Video games veteran Nintendo, which makes the immensely popular Wii console, looks set to replace Sony as the king of the video game world, posting a 31.5 per cent increase in first quarter profits.
Sales of the Wii console, which has a motion-sensing controller that can be swung like a bat, rose by 51 per cent to 5.17m, outselling Sony’s PlayStation3 by three times and comfortably beating Microsoft’s Xbox 360.
Nintendo forecasts that sales of its Wii will rise by 34 per cent this year, meaning it will have sold more machines than Sony for the first time in 13 years.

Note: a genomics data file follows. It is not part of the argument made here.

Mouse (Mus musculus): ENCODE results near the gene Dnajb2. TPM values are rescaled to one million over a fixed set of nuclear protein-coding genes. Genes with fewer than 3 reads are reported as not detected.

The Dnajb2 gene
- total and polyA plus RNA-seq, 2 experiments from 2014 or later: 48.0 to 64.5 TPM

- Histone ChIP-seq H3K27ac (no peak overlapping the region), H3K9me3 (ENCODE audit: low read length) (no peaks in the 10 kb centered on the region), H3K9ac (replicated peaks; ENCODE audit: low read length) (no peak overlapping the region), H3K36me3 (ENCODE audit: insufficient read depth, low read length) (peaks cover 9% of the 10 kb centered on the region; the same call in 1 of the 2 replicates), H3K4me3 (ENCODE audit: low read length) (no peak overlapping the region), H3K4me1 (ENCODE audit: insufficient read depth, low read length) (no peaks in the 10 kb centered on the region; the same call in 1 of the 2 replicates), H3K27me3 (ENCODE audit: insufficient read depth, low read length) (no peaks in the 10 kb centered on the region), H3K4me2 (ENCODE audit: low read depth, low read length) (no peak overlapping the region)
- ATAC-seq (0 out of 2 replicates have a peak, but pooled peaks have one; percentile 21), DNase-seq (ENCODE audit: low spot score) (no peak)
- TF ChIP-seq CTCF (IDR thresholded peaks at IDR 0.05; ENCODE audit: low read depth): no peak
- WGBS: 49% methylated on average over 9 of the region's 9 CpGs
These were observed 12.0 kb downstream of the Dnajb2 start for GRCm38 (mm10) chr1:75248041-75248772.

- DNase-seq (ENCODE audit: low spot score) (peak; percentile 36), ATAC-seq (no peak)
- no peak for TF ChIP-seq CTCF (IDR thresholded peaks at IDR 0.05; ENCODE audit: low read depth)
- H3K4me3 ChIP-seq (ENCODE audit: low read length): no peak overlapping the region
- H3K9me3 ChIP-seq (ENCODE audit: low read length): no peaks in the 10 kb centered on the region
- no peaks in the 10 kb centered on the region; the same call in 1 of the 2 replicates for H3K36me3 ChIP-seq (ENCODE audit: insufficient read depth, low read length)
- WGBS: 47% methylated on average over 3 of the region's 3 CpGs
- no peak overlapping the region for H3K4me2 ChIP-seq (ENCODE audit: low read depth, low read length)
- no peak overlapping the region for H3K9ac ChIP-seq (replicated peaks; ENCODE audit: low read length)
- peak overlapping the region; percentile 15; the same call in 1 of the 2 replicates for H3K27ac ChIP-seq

Operating profit increased by 31.5 per cent to ¥119.2bn (£557m) as revenue rose 24.4 per cent to ¥423.4bn. Although a strong performance, it was not as impressive as the five-fold surge in profit it reported a year ago, suggesting the craze around the machine’s 2006 launch is beginning to taper off.
Despite the robust performance, Nintendo remained cautious, keeping its operating profit forecast for the full year at ¥530bn, below market expectations of around ¥596.1bn.
Unlike Microsoft and Sony, who invested huge sums in new technology for their “seventh generation” consoles, Nintendo’s cheaper machine is relatively unsophisticated.
The motion sensor fitted on the Wii costs just £5, allowing Nintendo to keep retail prices low while making a profit on every unit. Conversely, Microsoft and Sony make a loss on machine sales, which they recoup through game sales.